"The slow and often bitterly disputed recovery of geographical territory which is at the heart of decolonization is preceded – as empire had been - by the charting of cultural territory. After the period of 'primary resistance', literally fighting against outside intrusion, there comes the period of secondary, that is, ideological resistance, when efforts are made to reconstitute a 'shattered community, to save or restore the sense and fact of community against all the pressures of the colonial system', as Basil Davidson puts it. This in turn makes possible the establishment of new and independent states." (p. 268)

"One of the first tasks of the culture of resistance was to reclaim, rename and reinhabit the land. And with that came a whole set of further assertions, recoveries, identifications, all of them quite literally grounded in this poetically projected base. The search for authenticity, for a more congenial national origin than that provided by colonial history, for a new pantheon of heroes and (occasionally) heroines, myths, and religions - there too are made possible by a sense of the land reappropriated by its people." (p. 290)

"Fanon foresaw this turn of events. His notion was that unless national consciousness at its moment of success was somehow changed into a social consciousness, the future would hold not liberation but an extension of imperialism. His theory of violence is not meant to answer the appeals of a native chafing under the paternalistic surveillance of a European policeman and, in a sense, preferring the services of a native officer in his place: On the contrary, it first represents colonialism as a totalizing system nourished in the same way" (p. 343).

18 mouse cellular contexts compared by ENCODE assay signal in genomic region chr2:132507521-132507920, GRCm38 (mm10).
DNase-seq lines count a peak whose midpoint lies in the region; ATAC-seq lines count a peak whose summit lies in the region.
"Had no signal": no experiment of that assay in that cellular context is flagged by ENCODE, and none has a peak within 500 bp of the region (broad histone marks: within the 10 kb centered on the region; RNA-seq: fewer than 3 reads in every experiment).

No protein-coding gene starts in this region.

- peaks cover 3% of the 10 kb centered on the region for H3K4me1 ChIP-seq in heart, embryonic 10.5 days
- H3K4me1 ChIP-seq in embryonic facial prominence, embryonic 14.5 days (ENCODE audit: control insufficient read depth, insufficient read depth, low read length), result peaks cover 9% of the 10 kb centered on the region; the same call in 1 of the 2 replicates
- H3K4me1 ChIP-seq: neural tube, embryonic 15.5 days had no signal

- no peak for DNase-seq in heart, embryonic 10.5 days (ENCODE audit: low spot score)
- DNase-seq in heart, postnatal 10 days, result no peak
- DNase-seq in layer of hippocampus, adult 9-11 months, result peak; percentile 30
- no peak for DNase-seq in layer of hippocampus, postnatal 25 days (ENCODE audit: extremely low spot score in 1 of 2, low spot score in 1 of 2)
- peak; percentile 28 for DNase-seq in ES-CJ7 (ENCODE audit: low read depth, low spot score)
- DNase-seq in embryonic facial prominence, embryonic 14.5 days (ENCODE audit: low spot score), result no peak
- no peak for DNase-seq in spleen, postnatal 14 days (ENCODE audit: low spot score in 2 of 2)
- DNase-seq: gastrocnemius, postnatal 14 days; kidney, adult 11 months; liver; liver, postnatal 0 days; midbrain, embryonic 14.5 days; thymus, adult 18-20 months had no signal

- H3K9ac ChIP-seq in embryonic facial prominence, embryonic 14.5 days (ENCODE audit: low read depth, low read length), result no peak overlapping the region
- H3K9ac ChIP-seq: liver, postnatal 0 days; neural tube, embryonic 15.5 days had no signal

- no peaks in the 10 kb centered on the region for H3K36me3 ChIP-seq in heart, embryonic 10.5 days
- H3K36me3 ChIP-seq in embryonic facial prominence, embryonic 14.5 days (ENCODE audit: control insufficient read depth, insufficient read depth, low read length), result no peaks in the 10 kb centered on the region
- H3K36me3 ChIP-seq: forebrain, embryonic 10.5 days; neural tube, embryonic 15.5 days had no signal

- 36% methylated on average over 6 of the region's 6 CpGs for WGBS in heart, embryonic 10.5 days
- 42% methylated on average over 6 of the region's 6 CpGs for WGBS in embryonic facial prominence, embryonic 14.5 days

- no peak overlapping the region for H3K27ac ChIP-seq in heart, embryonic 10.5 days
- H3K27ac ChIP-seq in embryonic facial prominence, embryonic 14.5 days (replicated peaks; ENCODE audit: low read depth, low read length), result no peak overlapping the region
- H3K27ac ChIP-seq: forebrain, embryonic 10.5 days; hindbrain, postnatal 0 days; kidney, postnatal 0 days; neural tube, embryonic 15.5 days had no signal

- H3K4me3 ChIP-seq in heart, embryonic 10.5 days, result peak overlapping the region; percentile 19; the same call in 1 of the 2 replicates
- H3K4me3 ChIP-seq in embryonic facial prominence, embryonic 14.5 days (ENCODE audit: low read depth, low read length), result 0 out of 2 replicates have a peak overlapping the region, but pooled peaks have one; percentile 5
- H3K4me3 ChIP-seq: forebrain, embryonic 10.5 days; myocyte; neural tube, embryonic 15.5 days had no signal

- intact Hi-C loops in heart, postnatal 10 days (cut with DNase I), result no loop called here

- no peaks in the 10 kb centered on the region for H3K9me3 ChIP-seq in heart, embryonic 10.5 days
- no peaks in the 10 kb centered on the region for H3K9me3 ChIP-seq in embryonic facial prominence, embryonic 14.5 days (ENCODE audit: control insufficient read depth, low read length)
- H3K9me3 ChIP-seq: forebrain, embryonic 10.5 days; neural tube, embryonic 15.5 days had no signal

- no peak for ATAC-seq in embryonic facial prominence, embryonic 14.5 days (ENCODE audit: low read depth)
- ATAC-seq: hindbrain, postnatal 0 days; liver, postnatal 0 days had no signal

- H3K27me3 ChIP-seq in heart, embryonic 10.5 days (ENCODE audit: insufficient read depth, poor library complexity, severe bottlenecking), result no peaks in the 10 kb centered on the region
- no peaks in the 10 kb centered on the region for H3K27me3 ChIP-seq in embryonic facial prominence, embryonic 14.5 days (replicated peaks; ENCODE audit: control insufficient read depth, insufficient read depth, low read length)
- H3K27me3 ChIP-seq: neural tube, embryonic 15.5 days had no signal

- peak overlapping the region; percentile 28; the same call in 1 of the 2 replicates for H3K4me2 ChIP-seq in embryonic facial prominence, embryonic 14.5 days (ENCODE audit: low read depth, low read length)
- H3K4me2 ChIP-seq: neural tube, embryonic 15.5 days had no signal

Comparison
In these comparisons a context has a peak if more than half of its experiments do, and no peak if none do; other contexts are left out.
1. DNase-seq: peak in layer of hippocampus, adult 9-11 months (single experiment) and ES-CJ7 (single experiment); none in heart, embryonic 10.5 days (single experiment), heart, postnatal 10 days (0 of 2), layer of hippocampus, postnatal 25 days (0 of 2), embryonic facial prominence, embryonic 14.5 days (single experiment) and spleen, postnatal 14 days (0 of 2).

"In Fanon's world change can come about only when the native, like Lukacs's alienated worker, decides that colonization must end - in other words, there must be an epistemological revolution. Only then can there be movement. At this point enters violence, 'a cleansing force,' which pits colonizer against colonized directly" (p. 347)

"The most disheartening thing about the media — aside from their sheepishly following the government policy model, mobilizing for war right from the start — was their trafficking in 'expert' Middle East lore, supposedly well informed about Arabs. All roads lead to the bazaar; Arabs only understand force; brutality and violence are part of Arab civilization; Islam is an intolerant, segregationist, 'medieval', fanatic, cruel, anti-women religion." (p. 379-380)

"For two generations the United States has sided in the Middle East mostly with tyranny and injustice. No struggle for democracy, or women's rights, or secularism and the rights of minorities has the United States officially supported. Instead one administration after another has propped up compliant and unpopular clients, and turned away from the efforts of small peoples to liberate themselves from military occupation, while subsidizing their enemies. The United States has prompted unlimited militarism and (along with France, Britain, China, Germany, and others) engaged in vast arms sales everywhere in the region" (p. 386)

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Mar
19

The Global Majlis